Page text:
Speed training is used to develop quickness and explosive power and involves short, intense periods of cycling from five to 30 seconds or so in length. Heart rates during these efforts can reach 95 to 100 percent of maximum during some of the longer sprints.
However, speed, power and acceleration are the key elements to be concerned about, not heart rate during these training sessions. It is important that a long recovery period follow such sprints, as much as two minutes, to allow for a total rebuilding of ATP at the muscle level and to ensure the quality of the workout.
The key to your success in sprinting lies in the principle of specificity of training. Specificity applies to the rate of movement and the resistance employed, which means that your training should stimulate the action as closely as possible. If you want to be successful sprinting then you need to sprint under various situations, such as in a group, up a hill, on a narrow and rough single track and at the end of several hours on the bicycle to replicate sprinting at the end of a race.
Add some of these particular drills to your spring training program for increased speed and power this season:
Jumps: You can increase your reaction time on group rides by sprinting for all city limit or specific road signs. The designated sprinter in the group decides when they will initiate the sprint. The others respond and chase until the initial rider is caught or ends the effort. Take turns on who initiates the sprint and vary the distance from 100 to 300 meters.
These drills will force you to learn to sprint in various gears, up-hill, downhill, into the wind with the wind at your back and at various positions in the group.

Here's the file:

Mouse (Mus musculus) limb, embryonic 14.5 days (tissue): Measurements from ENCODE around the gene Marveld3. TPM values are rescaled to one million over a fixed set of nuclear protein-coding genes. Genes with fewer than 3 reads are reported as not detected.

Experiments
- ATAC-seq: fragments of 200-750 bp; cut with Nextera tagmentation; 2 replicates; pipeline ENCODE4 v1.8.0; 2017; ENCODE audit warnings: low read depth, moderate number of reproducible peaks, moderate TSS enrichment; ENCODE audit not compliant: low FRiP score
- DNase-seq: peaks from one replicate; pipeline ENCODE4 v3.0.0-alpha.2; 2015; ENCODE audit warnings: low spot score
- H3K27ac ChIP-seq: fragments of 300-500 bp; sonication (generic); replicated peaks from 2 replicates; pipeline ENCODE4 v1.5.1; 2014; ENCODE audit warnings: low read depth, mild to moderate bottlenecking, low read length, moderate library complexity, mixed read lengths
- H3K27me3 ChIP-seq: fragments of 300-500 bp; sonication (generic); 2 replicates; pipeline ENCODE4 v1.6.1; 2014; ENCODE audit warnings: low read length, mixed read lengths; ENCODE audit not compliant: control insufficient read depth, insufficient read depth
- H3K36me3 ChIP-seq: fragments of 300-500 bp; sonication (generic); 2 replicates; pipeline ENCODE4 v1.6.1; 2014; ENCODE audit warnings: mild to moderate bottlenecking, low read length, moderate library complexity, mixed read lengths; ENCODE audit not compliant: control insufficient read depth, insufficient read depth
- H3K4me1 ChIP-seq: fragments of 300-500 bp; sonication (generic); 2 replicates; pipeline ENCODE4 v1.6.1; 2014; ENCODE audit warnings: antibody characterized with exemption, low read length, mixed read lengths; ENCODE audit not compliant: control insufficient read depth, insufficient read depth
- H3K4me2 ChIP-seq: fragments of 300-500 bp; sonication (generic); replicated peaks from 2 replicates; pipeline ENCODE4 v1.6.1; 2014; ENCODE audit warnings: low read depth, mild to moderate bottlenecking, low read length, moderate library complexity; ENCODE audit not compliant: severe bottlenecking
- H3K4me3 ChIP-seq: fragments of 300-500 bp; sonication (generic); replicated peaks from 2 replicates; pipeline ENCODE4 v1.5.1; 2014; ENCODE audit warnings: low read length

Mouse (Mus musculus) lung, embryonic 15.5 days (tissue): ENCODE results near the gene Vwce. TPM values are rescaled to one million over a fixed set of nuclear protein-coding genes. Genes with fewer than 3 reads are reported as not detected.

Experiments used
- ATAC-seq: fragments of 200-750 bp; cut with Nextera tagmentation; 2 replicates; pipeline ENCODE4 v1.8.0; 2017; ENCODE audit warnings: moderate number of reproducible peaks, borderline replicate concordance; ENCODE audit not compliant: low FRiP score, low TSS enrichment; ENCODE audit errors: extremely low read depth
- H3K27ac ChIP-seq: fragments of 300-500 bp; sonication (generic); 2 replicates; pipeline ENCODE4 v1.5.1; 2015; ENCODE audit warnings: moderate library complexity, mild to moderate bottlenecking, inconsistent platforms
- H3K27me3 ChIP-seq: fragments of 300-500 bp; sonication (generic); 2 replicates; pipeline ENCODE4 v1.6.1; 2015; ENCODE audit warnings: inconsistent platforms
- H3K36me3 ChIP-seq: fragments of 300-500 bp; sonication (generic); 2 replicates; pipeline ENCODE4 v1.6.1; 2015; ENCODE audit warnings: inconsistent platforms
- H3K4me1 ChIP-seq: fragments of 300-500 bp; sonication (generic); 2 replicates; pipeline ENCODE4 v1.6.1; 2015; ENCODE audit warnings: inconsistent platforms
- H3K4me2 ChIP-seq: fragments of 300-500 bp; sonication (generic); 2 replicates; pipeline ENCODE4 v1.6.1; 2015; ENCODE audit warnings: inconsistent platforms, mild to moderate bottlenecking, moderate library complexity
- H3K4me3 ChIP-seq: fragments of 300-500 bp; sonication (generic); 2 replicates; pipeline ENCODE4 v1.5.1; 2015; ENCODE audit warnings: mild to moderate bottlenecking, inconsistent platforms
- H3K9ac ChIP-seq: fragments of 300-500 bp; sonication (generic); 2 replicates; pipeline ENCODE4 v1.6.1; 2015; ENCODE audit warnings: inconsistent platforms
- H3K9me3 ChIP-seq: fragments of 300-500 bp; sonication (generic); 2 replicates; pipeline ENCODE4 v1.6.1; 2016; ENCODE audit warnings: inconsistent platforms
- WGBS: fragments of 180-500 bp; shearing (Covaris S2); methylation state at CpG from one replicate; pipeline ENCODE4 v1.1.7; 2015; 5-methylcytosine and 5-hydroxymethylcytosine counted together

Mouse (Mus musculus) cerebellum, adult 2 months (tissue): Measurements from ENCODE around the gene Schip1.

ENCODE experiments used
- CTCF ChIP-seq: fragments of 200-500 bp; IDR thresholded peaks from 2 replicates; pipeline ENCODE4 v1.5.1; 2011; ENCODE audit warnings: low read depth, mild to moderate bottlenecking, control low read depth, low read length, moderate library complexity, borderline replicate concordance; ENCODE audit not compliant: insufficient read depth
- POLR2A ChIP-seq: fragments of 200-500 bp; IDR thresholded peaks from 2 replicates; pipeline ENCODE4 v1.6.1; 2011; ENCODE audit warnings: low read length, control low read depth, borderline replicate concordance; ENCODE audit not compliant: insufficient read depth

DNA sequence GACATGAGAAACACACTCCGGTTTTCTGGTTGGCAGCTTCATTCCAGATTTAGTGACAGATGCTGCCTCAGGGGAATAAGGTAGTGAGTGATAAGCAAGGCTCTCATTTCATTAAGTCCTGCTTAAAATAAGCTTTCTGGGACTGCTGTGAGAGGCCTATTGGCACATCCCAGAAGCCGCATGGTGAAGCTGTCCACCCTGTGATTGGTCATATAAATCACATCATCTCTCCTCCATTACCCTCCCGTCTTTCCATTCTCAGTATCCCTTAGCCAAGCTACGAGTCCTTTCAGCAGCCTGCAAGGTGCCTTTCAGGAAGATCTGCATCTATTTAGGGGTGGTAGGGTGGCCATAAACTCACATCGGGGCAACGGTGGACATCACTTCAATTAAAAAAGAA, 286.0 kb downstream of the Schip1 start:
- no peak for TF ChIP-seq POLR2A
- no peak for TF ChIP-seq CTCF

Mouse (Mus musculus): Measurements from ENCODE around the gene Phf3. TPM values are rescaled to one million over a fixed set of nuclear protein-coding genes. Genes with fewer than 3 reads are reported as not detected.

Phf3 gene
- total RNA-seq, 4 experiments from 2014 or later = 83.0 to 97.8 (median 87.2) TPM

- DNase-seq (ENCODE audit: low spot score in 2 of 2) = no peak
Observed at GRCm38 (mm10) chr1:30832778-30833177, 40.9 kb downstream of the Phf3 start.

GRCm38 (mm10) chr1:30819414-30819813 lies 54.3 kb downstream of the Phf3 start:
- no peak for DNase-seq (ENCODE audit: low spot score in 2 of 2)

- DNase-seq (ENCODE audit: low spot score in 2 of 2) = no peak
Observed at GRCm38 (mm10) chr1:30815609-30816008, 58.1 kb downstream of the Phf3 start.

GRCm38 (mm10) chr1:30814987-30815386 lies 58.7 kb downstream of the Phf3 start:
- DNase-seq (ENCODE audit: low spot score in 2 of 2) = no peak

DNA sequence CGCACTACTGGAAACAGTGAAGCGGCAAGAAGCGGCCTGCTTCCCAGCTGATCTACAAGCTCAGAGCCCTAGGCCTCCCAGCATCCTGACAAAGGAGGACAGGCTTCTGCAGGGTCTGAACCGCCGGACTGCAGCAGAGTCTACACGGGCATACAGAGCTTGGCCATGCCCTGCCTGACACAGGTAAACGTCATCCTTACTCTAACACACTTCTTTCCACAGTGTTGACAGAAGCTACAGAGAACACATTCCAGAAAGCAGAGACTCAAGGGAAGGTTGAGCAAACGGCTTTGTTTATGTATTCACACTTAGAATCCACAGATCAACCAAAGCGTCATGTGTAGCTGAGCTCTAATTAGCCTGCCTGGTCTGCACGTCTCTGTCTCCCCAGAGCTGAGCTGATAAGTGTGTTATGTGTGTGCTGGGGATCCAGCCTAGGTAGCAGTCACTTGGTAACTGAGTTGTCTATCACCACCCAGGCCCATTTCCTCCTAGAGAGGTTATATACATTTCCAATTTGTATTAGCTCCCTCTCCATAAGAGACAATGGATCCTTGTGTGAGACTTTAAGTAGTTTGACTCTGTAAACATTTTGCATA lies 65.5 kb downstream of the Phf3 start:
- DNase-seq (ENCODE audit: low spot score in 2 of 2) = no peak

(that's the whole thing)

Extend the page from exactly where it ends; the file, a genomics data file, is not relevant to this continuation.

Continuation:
Get off the saddle, charge down the road as you build speed and cadence, then sit down and increase your rpm. Stay low on the bike and reasonably smooth lots of erratic movement while sprinting is unsafe and will slow you down.
Declining time springs: After a good warm-up, start with a sprint of 60 seconds, then 50 seconds, 40, 30, 20. Allow for your heart rate to return to below 120 before beginning the next set. Finish with two to four sprints of 30 seconds.
Race sprints: While riding with several teammates (five or six should be the maximum) try to replicate race sprints or jumps that you have seen from race videos or from past race experiences. One rider should attack at a certain place on the road or at a particular speed and then everyone goes from there.
The person who is selected to jump also decides how long the sprint should last. These sprints can be completed during the last few hours of longer road rides.
Hill sprints: On a hill of about 5 to 9 percent grade, find a spot that will take about 20 to 25 seconds to reach the top. From this spot, initiate each sprint with a jump of seven to 10 pedal strokes and then return to the saddle and go all-out to the top. You may get out of the saddle again for the last 10 yards to the top. Then turn around and pedal easily back down the hill.
Do not begin another sprint until your heart rate drops below 60 percent of maximum. Keep the bicycle as straight as possible, and ride in as straight a line as possible to the top.
On each subsequent interval, lower your gearing by one cog. For example, use a 42x17 for the first sprint, 42x16 for the second sprint, 42x15 for the third, and 42x14 for the fourth. If you feel really strong, go for a fifth sprint in a 42x13 gear.
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